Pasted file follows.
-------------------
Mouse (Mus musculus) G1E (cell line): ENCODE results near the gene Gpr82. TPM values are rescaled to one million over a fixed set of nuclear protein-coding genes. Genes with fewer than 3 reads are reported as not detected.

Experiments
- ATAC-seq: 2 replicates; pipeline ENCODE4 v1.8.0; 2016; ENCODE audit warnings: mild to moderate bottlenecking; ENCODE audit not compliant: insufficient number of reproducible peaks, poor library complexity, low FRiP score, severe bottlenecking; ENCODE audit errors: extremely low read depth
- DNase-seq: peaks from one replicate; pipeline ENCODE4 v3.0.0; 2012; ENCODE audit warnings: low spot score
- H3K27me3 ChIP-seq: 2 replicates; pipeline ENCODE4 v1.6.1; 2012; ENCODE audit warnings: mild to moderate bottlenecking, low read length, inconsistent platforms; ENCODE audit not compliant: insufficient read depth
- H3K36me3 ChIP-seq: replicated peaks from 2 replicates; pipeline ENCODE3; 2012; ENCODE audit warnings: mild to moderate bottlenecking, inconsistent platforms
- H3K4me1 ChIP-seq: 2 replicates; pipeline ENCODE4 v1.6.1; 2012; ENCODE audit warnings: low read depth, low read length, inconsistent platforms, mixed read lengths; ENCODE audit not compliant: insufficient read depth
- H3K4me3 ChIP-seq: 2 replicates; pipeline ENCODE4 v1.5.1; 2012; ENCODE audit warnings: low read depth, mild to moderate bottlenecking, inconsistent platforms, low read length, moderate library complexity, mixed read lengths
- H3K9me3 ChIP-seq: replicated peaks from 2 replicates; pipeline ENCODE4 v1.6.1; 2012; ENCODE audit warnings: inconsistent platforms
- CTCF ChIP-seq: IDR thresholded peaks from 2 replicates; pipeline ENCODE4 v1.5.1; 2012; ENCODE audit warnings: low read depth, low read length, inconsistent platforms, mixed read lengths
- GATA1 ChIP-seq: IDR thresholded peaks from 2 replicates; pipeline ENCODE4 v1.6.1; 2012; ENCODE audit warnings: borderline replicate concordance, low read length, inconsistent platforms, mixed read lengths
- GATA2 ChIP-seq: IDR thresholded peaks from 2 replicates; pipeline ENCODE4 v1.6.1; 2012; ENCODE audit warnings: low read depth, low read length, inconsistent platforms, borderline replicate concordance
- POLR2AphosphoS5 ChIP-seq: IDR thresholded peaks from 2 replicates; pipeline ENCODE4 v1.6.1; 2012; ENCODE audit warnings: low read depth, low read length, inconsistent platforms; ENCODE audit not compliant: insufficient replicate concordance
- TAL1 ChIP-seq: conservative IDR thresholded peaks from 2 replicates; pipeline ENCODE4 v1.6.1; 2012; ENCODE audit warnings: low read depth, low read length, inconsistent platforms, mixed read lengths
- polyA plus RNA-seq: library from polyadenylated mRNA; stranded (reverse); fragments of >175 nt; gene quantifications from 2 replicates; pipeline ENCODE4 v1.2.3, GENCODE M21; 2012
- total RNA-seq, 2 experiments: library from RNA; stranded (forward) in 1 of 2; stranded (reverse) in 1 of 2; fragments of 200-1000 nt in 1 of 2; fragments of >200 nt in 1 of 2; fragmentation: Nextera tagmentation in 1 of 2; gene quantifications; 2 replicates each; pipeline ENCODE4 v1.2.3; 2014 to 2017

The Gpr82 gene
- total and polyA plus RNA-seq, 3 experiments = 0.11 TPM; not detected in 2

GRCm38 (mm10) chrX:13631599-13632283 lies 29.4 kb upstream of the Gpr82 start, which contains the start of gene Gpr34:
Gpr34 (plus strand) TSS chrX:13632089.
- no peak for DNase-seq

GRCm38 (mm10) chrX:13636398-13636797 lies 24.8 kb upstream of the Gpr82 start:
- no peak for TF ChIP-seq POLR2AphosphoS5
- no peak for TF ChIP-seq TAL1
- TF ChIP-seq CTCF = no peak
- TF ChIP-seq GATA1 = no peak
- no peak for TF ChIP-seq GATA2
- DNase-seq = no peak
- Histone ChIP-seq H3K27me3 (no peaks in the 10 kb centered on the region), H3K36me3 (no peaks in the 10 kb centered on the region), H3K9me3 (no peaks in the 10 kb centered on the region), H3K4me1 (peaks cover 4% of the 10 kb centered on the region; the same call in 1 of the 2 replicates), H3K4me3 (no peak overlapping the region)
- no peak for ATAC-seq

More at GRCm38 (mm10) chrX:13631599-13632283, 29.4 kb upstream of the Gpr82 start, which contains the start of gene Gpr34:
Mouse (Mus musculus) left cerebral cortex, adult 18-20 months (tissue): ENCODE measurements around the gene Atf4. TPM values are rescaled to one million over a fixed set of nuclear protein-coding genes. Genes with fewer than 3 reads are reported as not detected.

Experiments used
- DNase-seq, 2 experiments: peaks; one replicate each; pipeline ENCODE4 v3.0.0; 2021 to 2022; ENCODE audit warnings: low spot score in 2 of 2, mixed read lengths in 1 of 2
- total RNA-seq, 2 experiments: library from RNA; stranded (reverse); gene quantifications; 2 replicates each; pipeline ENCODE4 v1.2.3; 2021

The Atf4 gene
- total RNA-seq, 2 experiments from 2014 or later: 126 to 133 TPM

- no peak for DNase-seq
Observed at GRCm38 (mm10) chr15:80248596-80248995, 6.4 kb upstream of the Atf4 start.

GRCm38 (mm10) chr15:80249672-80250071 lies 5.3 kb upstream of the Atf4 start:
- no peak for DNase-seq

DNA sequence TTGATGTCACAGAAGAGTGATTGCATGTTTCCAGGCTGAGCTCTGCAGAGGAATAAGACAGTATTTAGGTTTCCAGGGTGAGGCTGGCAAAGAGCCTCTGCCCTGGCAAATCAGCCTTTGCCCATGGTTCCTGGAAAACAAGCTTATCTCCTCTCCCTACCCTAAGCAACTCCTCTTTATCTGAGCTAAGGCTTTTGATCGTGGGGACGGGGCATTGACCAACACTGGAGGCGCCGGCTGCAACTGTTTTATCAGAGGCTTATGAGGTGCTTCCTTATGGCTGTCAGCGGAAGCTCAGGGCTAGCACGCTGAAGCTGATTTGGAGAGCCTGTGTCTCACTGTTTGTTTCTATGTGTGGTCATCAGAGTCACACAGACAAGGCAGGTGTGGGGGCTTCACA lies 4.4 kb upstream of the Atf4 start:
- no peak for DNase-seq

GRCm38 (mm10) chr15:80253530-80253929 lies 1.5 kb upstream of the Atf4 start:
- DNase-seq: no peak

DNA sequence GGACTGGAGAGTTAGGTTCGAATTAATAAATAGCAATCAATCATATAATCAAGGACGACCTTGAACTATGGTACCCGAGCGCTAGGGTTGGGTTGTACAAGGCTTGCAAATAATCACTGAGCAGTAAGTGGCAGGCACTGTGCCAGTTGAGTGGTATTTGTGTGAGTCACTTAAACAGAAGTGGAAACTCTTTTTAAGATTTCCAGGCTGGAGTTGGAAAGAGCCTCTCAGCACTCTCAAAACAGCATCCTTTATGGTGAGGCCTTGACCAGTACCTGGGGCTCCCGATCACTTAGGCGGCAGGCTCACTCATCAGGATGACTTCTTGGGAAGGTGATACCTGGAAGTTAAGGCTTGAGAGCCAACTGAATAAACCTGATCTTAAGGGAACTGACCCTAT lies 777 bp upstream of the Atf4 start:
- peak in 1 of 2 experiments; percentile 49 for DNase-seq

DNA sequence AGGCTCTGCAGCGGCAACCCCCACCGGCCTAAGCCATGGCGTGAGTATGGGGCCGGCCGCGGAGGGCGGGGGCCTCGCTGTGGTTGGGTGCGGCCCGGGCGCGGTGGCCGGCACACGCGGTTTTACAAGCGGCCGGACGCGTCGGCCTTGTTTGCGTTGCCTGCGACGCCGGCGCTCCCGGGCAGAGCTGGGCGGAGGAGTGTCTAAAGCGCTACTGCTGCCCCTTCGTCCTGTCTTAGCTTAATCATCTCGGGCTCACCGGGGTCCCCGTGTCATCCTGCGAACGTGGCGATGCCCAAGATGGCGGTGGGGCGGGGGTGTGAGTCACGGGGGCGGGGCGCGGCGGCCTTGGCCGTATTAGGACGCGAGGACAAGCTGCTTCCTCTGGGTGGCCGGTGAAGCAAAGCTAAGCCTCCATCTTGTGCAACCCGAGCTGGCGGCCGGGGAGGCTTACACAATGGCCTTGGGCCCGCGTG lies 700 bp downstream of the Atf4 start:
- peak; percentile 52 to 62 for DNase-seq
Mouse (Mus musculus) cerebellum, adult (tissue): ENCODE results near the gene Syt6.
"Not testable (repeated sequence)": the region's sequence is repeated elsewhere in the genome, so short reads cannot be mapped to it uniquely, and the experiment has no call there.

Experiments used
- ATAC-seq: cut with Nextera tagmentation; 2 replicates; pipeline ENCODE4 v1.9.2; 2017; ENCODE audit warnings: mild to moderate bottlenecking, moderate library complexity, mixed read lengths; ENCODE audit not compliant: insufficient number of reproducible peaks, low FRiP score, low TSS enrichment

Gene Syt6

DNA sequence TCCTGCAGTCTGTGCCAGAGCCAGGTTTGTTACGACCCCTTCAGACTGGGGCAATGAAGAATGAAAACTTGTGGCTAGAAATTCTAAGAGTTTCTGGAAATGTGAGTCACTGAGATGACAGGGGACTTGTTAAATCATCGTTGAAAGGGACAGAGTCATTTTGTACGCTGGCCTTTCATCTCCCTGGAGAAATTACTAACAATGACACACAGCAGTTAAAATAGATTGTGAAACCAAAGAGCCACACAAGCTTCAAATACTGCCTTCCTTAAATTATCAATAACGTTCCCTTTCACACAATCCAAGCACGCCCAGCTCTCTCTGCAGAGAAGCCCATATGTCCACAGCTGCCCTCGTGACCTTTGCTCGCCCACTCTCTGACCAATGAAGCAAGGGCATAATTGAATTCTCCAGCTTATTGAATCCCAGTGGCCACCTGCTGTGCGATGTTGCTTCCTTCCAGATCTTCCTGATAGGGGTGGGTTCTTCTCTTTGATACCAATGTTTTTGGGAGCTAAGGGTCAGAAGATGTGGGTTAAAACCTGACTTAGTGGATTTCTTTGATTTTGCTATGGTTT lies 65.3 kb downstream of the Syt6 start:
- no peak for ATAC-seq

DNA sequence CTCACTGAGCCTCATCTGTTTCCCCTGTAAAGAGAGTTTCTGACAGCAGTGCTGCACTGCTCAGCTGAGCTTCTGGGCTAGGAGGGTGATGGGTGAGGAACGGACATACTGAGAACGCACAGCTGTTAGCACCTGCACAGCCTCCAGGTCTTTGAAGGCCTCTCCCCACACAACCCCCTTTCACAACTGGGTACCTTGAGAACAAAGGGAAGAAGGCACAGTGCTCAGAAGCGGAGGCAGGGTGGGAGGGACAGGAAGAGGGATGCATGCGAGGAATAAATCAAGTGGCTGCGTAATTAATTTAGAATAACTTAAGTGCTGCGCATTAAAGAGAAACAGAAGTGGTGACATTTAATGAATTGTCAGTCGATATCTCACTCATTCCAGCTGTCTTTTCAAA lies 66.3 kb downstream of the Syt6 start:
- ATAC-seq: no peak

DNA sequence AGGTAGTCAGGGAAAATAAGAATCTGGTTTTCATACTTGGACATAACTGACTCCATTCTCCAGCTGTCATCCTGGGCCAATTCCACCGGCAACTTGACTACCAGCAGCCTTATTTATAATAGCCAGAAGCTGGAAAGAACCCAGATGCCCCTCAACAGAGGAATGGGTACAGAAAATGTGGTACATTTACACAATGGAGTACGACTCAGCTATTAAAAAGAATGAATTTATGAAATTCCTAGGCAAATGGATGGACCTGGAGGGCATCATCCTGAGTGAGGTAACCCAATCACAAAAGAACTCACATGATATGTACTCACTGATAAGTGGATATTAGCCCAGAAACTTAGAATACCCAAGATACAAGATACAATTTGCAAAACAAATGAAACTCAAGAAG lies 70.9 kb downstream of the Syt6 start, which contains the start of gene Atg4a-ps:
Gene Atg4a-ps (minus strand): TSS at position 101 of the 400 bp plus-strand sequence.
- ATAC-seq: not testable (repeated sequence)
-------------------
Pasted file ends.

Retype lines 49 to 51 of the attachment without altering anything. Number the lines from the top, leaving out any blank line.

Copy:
- peak; percentile 52 to 62 for DNase-seq
Mouse (Mus musculus) cerebellum, adult (tissue): ENCODE results near the gene Syt6.
"Not testable (repeated sequence)": the region's sequence is repeated elsewhere in the genome, so short reads cannot be mapped to it uniquely, and the experiment has no call there.